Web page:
Modify /etc/securetty to append a line: (Allows root to login via pseudo terminal device used by fbterm)


Now, we can test whether it works with fastboot boot boot.img

Setup wifi

The wifi setup is more problematic.

Follow the steps provided in Arch Linux for Nexus Flo to copy the wlan firmware from Android, and to enable the provided firmware.service .

Modify firmware.service as : (modprobe and bash path are different)

Description=Load wlan firmware
ExecStart=/sbin/modprobe wlan
ExecStart=/bin/bash -c 'echo 1 > /sys/module/hci_smd/parameters/hcismd_set'

The and 50-firmware.rules are not needed.

To setup the systemd wireless service, however, we need to refer to Switching to systemd-networkd by Joachim Breitner

Save the service file to /etc/systemd/system/wpa_supplicant@.service , I modify the ExecStart line as:

    ExecStart=/sbin/wpa_supplicant -c /etc/wpa_supplicant/wpa_supplicant.conf -Dnl80211 -i %i -u -s -O /run/wpa_supplicant

Create the file /etc/systemd/network/ as:


Copy the Android wpa_supplicant.conf to /etc/wpa_supplicant/ , and symlink /lib/firmware to /usr/lib/firmware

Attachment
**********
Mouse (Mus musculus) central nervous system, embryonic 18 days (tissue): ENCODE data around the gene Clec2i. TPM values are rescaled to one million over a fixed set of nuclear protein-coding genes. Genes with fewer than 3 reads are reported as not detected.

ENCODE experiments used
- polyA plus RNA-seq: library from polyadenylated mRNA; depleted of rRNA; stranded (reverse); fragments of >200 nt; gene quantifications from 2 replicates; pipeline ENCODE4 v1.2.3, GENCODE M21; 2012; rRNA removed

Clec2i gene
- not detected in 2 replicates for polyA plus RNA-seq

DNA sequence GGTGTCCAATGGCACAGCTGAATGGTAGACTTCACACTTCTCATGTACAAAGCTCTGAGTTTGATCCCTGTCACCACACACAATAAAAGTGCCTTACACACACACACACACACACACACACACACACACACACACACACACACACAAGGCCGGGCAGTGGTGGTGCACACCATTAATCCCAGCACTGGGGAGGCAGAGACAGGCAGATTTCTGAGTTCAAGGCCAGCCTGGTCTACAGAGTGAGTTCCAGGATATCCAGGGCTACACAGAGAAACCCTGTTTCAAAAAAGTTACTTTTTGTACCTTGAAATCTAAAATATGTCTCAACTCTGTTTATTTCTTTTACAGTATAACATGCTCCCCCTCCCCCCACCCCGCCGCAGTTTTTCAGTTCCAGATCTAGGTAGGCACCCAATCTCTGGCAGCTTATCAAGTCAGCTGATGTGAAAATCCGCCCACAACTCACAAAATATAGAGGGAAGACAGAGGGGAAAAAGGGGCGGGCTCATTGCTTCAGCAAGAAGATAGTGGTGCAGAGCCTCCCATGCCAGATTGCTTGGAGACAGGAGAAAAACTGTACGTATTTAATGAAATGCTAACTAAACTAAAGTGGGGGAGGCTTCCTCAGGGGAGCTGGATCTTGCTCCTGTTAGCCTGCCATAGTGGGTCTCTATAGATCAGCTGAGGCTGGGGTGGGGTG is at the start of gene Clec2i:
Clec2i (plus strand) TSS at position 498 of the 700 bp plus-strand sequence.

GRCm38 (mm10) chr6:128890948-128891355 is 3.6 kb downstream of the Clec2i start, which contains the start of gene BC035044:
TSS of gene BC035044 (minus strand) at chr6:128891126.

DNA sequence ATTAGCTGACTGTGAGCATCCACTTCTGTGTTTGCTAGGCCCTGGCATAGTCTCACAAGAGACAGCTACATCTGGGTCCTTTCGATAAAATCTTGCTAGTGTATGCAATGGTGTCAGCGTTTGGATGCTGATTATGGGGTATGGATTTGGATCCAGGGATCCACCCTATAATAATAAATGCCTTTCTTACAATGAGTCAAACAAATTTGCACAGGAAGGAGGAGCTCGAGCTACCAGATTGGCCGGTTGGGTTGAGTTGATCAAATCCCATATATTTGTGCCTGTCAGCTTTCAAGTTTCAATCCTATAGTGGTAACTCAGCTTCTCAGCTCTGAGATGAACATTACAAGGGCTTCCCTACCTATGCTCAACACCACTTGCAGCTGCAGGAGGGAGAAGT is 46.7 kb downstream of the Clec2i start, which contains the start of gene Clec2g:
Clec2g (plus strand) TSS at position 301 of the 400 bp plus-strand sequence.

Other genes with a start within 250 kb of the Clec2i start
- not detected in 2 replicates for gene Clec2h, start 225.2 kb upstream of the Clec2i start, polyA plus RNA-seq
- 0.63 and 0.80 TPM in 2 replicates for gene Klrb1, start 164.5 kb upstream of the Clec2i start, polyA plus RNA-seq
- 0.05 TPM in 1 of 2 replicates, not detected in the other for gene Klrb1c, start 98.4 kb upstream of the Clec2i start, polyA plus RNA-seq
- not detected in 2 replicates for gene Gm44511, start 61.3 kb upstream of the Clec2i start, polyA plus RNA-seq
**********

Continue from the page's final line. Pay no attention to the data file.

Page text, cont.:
cp /data/misc/wifi/wpa_supplicant.conf /etc/wpa_supplicant/
cd /lib
ln -s /usr/lib/firmware .

Note: the Android wpa_supplicant.conf keeps the passwd in plain text.

Enable systemd wpa_supplicant@wlan0.service and systemd-networkd.service

    systemctl enable systemd-networkd.service
systemctl enable wpa_supplicant@wlan0.service

At this point, if I restart the system and test, the wifi does not work.

The firmware.service modprobe wlan will load the firmware but fail with errors.

It seems that my Android 6.0 wlan firmware is not compatible with wlan kernel module. (maybe a bit old)

So, I copy the wlan firmware from Debian jessie multirom,

    cp /sdcard/rom/lib/firmware/WCNSS* /usr/lib/firmware/wlan/prima/

If I now restart the system and test, the wifi does work.

Setup X server

Once the console login and wifi works, there is less need to return to the Android system.

Install the Xserver and video drivers,

    apt-get install xserver-xorg xserver-xorg-video-freedreno xinit
apt-get install libgl1-mesa-dri

Use the provided xorg.conf from Arch Linux for Nexus Flo.

Modify /etc/X11/Xwrapper.config to allow any user to start Xserver.


That's about it, the rest is optional.

I install i3 as the only window manager, and its related packages. For i3status, installing from i3status.git will fix the battery status.

    apt-get install i3
apt-get install suckless-tools i3status dunst
apt-get install fonts-droid libnotify-bin rxvt-unicode